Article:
spreading rapidly, as I can tell by the lief to them when the heavens cleared venient position for the laying on oi
alsmt ail equal quantity of glucose, and
amount of gum sold. As I said, St and tlie waters were again calm. The hands, “it’s because you’ve proven
mix in a little prepared raspberry fla
Louis is the chief gum city in the booming of ‘.he surf, which sounded yourself a very good filler, and 1
vor that we may buy from the chemists,
country. Observe for yourself, and it like the play of artillery far in the know you’ll acknowledge me to be a
and also a quantity of hay seed. The
will not require a very careful notice to city, tilled them with unspeakable ter good rapper.” And h* did.-
hay seeds look very much like rasp-
perceive the extent of the habit—you ror. What will become of them? Will
lierry seeds, anil are besides very much
—»rim sweet Uiri—“i understand
will see women chewing in the street their lives be spent in prison? It is a
more nutritious than the raspberry
cars and even in church; you will find knotty question and one which the that handsome stranger has been call
seeds and constitute a positive merit
Government has not yet solved. They ing on you quite regularly.” Second
in jam. With a little further prepara men chewing gum while walking along are not quite the heroes of Cooper, and 8weet Girl—“Yes, he’s awfully tire
tion our raspberry jam. made out of
their love of dirt and treachery are re some.” ••Tiresome?** “Yes, he don’t
tomatoes and glucose, is ready for the chew it because they believe it pulsive; but they are men, and men of do a thing the whole evening but sit on
market.” — Hout on Tra nscripl.
the ey»rome nmi of the sofa and talk.”
because it is a fascinating habit 1 so different birth and rearing we can
—-Joseph Hoffman, the infaiitile’ pi heard of a gum party two weeks ago not force quite yet into our narrower
anist, rules the whole family, as prodi at which every one was expected to groove».— een-taeola (Fla.) Cor. Phila
gies are very apt to do. Happening to bring a different kind of gum for gen- delphia T.-.-.U.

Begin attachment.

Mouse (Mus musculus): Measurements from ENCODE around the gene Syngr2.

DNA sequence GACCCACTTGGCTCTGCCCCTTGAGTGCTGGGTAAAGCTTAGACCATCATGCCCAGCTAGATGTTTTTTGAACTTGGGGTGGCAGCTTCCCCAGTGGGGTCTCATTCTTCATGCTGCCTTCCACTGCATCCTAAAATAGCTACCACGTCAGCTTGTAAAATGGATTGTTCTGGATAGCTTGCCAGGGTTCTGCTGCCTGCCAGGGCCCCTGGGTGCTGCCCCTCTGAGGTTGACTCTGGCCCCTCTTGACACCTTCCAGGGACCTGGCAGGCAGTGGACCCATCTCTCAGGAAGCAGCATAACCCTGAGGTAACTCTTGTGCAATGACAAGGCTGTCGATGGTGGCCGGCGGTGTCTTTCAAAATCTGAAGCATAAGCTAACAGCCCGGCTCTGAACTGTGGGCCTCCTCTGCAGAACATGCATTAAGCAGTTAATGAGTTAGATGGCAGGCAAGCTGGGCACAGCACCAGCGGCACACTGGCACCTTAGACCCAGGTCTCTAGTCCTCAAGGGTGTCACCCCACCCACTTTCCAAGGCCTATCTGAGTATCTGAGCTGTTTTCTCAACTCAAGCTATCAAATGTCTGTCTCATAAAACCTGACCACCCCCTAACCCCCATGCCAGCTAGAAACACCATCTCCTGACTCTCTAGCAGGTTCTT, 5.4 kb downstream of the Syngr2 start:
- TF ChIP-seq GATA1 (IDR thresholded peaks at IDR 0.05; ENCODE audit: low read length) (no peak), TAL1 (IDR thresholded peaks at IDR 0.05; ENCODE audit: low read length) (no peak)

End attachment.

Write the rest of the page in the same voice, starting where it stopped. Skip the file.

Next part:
take a meal on an ooean steamer be enU use. Every skating and toboggan
A Good Memo
fore he stai ted. he refused to cross on ing party will supply itself with gum.
that vessel because the cooking did not ami elegant gum-cases will be given
“I’m surprised that yvu *‘.juld re-
s lit him. and his father had to have for progressive game prizes. — St. Louie memlier me. Mr. Diimley,” said Mrs.
the baggage carried back to the pier.
Hob>on. “since it is so long ago that
— Ex-Seeretary Manning lives a very
Happiness Ail Around
quiet life. He is constantly under a
•*O,” replied Dumley, with profuse
Bobby had been a pretty good litt'e gallantry, “there is nothing remark
physician’s care. The latter will not
|wrmit him to walk any great distance boy all day and his father was very able about it I assure you, my dear
or climb a single flight of stairs. Mr. much pleased.
madam, lean remember anybody.”—
“You will find, Bobby,” said the old N. Y. Sun.
Manning has, therefore, hud air ele
vator placed in his now home on Fifth man, “that virtue is its own reward.
avenue. He always rides iu his car I mean by that, that every time you do
—You should speak to a horse as you
what you ought to do you will feel would to a woman. Quietly, but
riage to ami from his office.
—Women who can play the fiddle
“Oh, yes,” responded Bobby, intel
are all the rage in Boston. The Hub
—Near Richmond, Ky., a few days
folks now frown on the banjo, amt the ligently. “and now, pa. if you’ll give ago a,dozen army crackers were plowed
sqneak of the catgut is heard in the ine another piece of pie you'll feel up by a farmer. They resembled in
land. Among the really goml plavers good, too.”—A’. }’. Sun.
appearance and strength our restau
are Miss Belle Botsford. who has had
—A a recent meeting of the Academj
five years of training in Paris, and Miss
—A spinster refused an offer of mar
Nettie Carpenter, whose bowing is par of Natural Sciences. the president. Dr. riage from a well-to-do bachelor be
LeWy, stated that he had recently re cause she had been told that he was an
ticularly good. ,V.
—There are «bout 150 Washoe In ceived for examination from the Geo enthusiastic relie-hunter. — Merchant
dians al Truckee, Cal., who prove that logical Survey in Washington a collec Traveler.
some Indians will work. The bucks tion of fossil bones from ten miles east
"I say. Dick, said a young man
ehop wood and do work of that sort, of Archer. Lory County. Fla. The M he looked ont at the rain'. "I wonder
and the «qnaws wash and iron. Ono specimens are generally much broken, if if s true that every cloud has a silver
olqectioa to them ss servants is said to although the original texture is mostly* lining?" “1 suppow so.” "Well, I
be their extreme sensitiveness. Tell preserved and they show no trace of wish the au'horities would turn the
an Indian to cut your wool and he'll being n filed or water worn. They con •load inside out.
turn disdainfully sway.
Impart to sist chiefly of the remains of rhinoceros,
—\ iolent rain-storm—crowded street
him. in a casual way. that you have mastadon and llama. A new species car—handsome lady amt gentleman on I
wood to cut. and wonder who'll do it of horse was also indicated by teeth and platform. Gentleman (to those inside)
at such a price, and the noble red man ankle bones, for which the name Hippo
"Can you squeeze * lmlv in there?"